Brest 2016




In 1999, the international program OceanSITES was initiated as a DBCP action group to coordinate a global system of long-term, deepwater reference stations measuring dozens of variables and monitoring the full depth of the ocean from air-sea interactions down to 5,000 meters. OceanSITES moorings are an integral part of the Global Ocean Observing System (GOOS). They complement satellite imagery and ARGO float data by adding the dimensions of time and depth. The growing network now consists of about 30 surface and 30 subsurface arrays.

>> Link to OceanSITES homepage

Contributing to OceanSITES since 2008, EuroSITES forms an integrated European network of nine deep-ocean (greater than 1000m depth). It is coordinated by the National Oceanography Centre, Southampton, UK and involves 13 Partners across Europe and the Cape Verde Islands. The activities are continued within the FP7 FIXO3 project with the aims to sustain the European Contribution to OceanSITES

>> see the  EuroSITES website


At the same time in 1998, a specific DBCP action group has been setup for Tropical Moored Buoy Implementation Panel including all ATLAS moorings within TAO, TRITON, PIRATA and RAMA arrays. In particular, the PIRATA (Prediction and Research Moored Array in the Tropical Atlantic) project aims to set up a network of deep ocean moored buoys in the tropical Atlantic, developed through a multinational partnership between France, Brazil, and USA and maintained to provide unique data from oceanic and meteorological observations useful for oceanography and climate research and prediction. PIRATA becomes the French contribution to OceanSITES.

>>  link to PIRATA-France webpage 




While a great part of the moored buoys network have been operated for a long time, access to data is not easy as they are spread in the different centers contributing to the project. One important task of the project is to improve data access throught GDACS and also to homogeneize QC procedures.


France contributes to OceanSITES in two domains through :

  1. two institutes, the CNRS and LOV laboratory, which contributes to the network by maintaining the DYFAMED observatory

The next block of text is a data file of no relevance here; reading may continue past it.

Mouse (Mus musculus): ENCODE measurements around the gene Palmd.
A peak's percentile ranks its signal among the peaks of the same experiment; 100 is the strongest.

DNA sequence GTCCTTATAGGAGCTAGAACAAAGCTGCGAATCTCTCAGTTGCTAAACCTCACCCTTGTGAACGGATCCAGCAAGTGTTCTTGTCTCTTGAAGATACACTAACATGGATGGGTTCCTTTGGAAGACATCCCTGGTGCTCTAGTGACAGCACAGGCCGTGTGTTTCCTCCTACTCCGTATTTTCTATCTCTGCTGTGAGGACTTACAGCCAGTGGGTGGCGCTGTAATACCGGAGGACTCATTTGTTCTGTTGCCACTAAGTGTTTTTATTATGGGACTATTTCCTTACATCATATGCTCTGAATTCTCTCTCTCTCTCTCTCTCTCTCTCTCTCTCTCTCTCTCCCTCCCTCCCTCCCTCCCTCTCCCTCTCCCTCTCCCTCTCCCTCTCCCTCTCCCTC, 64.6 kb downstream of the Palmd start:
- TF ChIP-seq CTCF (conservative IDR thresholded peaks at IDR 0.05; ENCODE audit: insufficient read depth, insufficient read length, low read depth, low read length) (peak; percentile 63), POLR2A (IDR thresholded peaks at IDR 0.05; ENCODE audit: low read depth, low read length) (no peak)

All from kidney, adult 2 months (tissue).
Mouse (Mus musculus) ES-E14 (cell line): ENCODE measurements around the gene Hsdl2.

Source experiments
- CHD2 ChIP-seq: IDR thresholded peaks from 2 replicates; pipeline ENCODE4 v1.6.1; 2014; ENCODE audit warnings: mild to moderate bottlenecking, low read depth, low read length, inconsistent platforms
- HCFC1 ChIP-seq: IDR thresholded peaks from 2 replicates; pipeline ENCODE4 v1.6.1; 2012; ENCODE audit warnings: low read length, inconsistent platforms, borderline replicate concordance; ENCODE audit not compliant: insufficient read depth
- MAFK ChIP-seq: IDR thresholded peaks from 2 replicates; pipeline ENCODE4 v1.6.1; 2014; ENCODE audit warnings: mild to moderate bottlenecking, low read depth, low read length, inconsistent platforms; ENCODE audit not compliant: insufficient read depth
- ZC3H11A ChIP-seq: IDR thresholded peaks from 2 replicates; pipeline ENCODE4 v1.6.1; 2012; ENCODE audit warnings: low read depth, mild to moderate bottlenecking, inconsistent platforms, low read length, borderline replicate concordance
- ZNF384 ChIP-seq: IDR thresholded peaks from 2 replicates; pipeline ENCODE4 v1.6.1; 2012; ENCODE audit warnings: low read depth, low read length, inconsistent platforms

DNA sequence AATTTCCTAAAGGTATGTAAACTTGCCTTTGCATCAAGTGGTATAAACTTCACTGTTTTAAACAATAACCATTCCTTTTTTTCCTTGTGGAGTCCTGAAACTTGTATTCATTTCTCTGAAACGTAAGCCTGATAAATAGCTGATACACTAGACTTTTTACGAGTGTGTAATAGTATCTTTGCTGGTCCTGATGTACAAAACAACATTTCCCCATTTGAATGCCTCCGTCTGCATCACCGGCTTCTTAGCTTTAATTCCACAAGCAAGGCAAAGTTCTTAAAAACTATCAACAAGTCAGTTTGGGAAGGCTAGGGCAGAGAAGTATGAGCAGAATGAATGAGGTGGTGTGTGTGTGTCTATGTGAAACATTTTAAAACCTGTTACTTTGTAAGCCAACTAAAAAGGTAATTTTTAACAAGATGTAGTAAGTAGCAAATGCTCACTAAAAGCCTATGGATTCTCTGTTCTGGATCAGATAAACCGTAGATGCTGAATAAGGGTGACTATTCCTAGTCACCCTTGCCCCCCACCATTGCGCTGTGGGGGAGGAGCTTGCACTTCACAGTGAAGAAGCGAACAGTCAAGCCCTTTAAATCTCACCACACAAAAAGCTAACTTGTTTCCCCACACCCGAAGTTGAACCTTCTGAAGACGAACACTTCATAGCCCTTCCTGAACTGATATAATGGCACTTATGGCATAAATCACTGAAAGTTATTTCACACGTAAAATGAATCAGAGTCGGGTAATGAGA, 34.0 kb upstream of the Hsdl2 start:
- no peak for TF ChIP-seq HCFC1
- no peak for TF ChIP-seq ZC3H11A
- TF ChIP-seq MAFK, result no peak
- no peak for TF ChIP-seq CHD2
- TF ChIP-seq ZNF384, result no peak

2. setting up one of the two GDACS (Global Data Centre) at CORIOLIS, together with NDBC in USA. CORIOLIS is coordinating the OceanSITES data management working group who has defined the data flow within the OceanSITES projects and defined a common data format. Soon the GDAC will provide integrated access to OceanSITES data through an FTP site


For the PIRATA network : CORIOLIS also contributes through two institutes, IRD and Meteo-France which ensure to maintain a network of 6 moorings of the Pirata array. These data are transmitted by NDBC/USA on GTS and then provided to Coriolis data center through the OceanSites international GDAC.






Figure : The latest 30 days of data acquired by the OceanSITES network , complemented by fixed station provided by EuroGOOS members within MyOcean projects. They are available from the Coriolis Argo GDAC ( Global DAta Center) and MyOcean in situ TAC.


Figure : OceanSITES global network ¬©OceanSITES

Figure : The PIRATA backbone of ATLAS buoys (red squares), North-east Extension (blue stars), Southwest Extension (green circles), Southeast Extension pilot project (yellow triangle), and island-based observation sites (green crosses). Buoys with barometers and the ability to estimate net heat flux are indicated with black circles.  IRD 2008